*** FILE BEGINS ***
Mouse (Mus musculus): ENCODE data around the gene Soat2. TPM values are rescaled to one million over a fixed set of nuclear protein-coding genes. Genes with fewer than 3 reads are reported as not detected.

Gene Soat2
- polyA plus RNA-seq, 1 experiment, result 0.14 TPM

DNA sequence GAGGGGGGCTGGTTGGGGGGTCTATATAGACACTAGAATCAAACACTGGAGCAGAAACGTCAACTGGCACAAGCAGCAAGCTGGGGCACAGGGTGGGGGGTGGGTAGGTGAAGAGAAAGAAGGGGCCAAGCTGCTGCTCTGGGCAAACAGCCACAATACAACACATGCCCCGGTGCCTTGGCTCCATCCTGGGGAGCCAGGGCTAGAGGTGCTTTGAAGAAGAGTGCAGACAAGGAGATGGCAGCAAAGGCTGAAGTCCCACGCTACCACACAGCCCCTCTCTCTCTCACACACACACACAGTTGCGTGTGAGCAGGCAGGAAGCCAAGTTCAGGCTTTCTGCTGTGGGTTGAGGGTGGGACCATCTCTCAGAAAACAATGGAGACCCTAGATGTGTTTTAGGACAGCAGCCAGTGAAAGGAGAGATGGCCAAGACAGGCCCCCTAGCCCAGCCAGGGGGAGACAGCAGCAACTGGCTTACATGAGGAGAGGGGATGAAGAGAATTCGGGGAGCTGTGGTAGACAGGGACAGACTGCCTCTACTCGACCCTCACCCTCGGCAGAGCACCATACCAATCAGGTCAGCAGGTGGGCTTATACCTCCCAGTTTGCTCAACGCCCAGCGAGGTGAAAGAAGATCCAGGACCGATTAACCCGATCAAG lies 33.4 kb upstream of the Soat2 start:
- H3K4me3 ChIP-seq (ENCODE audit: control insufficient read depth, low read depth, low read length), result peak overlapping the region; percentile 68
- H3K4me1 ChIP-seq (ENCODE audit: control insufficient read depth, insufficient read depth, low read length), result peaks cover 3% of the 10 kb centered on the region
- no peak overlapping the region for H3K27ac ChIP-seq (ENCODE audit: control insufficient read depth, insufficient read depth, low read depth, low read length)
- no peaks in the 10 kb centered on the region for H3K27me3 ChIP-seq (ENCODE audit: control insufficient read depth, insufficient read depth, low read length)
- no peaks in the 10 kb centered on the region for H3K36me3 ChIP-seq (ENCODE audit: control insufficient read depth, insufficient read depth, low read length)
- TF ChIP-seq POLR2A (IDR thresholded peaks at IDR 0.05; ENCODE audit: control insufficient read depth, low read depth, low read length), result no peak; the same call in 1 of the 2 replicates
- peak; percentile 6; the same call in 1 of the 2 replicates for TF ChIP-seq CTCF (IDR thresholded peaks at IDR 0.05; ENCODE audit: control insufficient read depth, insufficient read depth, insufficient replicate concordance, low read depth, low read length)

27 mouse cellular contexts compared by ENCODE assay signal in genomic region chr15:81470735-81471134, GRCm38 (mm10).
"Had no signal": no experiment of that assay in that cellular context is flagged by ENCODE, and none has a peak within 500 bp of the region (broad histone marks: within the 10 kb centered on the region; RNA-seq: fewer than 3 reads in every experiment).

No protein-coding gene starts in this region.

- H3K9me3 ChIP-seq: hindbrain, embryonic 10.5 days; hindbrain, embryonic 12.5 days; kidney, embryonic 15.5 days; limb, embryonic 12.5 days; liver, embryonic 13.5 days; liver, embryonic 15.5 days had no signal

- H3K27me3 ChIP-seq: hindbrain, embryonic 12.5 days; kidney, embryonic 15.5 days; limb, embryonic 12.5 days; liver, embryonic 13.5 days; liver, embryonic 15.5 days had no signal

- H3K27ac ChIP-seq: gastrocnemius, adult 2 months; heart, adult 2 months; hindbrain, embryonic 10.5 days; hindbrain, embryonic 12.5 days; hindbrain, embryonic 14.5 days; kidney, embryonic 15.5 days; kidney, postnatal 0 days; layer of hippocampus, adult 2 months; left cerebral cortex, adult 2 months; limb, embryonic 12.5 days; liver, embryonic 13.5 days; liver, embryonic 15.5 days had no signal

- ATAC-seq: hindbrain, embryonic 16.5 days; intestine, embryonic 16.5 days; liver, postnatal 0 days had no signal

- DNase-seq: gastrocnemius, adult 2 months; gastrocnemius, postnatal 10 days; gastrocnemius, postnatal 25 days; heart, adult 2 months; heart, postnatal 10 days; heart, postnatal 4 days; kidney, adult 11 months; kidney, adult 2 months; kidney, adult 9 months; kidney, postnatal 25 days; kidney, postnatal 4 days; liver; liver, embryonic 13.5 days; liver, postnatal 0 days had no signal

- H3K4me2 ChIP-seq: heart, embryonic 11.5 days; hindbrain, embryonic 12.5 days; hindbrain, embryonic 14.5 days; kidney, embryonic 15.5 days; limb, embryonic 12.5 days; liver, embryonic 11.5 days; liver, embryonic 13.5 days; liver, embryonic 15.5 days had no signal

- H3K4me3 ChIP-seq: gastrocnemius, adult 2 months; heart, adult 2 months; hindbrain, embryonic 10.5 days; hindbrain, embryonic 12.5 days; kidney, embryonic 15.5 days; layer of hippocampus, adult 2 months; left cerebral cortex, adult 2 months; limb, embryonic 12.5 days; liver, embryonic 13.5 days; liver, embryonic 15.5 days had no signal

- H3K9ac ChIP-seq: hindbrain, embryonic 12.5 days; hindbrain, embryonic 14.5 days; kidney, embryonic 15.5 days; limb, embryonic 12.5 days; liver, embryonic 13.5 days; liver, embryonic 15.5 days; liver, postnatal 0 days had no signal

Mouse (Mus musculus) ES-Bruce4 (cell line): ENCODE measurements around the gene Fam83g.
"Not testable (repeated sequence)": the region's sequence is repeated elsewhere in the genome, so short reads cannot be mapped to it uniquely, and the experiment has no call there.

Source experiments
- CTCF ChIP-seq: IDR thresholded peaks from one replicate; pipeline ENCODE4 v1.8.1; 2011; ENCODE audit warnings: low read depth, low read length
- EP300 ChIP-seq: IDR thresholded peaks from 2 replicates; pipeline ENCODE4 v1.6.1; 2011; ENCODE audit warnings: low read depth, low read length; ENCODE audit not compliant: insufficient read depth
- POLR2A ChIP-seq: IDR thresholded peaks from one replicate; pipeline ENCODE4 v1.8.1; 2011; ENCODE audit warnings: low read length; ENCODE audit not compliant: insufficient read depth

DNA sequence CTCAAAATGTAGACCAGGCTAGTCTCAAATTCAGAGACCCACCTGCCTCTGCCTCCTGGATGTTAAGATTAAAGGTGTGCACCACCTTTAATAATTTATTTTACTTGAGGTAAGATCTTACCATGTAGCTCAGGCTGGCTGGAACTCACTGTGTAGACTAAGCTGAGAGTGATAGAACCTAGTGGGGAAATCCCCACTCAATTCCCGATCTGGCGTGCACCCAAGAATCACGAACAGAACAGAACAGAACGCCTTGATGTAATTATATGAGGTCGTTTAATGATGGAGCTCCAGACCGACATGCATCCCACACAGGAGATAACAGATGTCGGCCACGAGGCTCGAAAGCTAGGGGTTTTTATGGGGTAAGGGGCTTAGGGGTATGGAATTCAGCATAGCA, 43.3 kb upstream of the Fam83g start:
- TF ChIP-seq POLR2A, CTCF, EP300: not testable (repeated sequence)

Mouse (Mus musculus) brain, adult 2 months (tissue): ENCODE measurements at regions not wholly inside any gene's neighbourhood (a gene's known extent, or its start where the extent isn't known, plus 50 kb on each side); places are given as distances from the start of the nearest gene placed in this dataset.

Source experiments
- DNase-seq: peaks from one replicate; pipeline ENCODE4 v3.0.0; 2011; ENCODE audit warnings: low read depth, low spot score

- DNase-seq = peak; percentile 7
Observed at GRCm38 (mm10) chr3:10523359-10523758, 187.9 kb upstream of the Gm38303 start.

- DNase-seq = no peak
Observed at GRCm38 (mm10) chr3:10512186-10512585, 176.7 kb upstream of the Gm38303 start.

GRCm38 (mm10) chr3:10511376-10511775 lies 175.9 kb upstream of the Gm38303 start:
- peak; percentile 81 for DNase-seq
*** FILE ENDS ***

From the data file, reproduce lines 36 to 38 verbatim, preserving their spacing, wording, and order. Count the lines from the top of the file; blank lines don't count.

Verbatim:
- DNase-seq = no peak
Observed at GRCm38 (mm10) chr3:10512186-10512585, 176.7 kb upstream of the Gm38303 start.

GRCm38 (mm10) chr3:10511376-10511775 lies 175.9 kb upstream of the Gm38303 start: